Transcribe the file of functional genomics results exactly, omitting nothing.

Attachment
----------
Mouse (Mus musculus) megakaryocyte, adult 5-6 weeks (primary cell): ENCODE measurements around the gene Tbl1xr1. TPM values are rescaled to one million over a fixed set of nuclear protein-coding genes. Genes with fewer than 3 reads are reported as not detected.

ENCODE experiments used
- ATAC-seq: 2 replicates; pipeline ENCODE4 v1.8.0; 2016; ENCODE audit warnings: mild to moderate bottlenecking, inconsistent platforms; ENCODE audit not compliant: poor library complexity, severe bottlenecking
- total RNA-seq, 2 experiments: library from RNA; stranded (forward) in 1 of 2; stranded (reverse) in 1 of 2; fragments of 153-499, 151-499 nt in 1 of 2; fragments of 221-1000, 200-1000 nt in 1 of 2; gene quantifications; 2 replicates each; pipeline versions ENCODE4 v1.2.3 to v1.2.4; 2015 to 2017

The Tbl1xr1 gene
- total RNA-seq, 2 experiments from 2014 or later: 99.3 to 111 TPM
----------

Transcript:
Mouse (Mus musculus) megakaryocyte, adult 5-6 weeks (primary cell): ENCODE measurements around the gene Tbl1xr1. TPM values are rescaled to one million over a fixed set of nuclear protein-coding genes. Genes with fewer than 3 reads are reported as not detected.

ENCODE experiments used
- ATAC-seq: 2 replicates; pipeline ENCODE4 v1.8.0; 2016; ENCODE audit warnings: mild to moderate bottlenecking, inconsistent platforms; ENCODE audit not compliant: poor library complexity, severe bottlenecking
- total RNA-seq, 2 experiments: library from RNA; stranded (forward) in 1 of 2; stranded (reverse) in 1 of 2; fragments of 153-499, 151-499 nt in 1 of 2; fragments of 221-1000, 200-1000 nt in 1 of 2; gene quantifications; 2 replicates each; pipeline versions ENCODE4 v1.2.3 to v1.2.4; 2015 to 2017

The Tbl1xr1 gene
- total RNA-seq, 2 experiments from 2014 or later: 99.3 to 111 TPM